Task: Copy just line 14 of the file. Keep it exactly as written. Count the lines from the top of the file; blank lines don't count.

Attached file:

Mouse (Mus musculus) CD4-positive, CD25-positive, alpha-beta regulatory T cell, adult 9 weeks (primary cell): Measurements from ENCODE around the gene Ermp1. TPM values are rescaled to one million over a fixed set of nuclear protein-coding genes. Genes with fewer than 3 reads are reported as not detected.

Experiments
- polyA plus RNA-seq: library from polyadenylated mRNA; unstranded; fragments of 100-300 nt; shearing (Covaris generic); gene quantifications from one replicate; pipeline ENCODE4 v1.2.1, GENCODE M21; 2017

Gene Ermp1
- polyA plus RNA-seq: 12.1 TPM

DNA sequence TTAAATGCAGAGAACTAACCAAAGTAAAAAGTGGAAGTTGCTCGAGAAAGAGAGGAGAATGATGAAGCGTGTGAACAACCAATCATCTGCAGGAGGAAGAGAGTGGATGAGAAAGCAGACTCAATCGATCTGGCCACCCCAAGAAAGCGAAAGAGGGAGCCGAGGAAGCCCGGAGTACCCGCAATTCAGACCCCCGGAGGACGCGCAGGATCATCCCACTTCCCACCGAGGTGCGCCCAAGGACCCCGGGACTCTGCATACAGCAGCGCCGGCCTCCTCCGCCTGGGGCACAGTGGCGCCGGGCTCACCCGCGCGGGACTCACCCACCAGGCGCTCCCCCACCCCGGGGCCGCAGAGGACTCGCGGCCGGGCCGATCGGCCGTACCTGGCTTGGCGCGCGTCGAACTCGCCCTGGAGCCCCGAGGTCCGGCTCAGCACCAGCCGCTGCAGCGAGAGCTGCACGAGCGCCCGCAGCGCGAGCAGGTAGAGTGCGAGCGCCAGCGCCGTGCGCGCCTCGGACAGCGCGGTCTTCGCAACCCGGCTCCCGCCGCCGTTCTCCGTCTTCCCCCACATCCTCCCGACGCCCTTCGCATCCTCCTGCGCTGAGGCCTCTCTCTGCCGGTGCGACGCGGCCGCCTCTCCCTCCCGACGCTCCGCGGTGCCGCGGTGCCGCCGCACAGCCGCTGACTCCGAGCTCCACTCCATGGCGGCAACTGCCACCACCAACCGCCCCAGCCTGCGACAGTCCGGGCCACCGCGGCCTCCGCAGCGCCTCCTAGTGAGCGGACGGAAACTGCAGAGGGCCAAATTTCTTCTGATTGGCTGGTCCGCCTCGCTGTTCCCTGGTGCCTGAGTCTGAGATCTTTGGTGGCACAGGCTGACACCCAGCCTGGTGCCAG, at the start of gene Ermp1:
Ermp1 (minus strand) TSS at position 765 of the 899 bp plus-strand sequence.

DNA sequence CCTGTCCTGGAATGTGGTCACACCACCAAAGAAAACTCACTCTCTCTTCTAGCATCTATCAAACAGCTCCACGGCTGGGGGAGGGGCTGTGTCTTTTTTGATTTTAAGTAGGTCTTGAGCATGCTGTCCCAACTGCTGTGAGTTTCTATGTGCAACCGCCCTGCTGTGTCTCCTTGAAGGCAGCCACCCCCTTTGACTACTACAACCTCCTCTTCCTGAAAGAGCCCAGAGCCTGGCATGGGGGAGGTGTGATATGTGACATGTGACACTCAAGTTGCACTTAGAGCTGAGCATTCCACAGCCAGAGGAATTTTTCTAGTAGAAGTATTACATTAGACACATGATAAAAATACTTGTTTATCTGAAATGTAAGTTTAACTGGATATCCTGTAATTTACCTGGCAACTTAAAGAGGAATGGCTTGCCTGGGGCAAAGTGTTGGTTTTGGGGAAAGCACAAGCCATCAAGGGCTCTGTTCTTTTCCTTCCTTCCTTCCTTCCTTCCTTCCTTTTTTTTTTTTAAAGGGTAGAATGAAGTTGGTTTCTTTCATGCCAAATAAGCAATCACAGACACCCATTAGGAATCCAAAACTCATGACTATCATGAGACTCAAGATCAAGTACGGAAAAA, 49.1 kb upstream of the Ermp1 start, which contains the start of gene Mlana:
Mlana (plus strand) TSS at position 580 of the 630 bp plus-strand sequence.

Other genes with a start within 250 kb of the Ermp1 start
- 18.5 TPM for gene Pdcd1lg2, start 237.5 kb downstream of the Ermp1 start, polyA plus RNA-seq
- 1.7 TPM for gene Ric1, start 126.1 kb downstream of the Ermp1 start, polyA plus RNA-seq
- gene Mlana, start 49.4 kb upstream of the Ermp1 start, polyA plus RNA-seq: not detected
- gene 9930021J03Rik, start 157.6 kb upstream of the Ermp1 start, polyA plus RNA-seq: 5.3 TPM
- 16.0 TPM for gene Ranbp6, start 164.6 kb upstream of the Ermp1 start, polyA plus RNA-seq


- gene 9930021J03Rik, start 157.6 kb upstream of the Ermp1 start, polyA plus RNA-seq: 5.3 TPM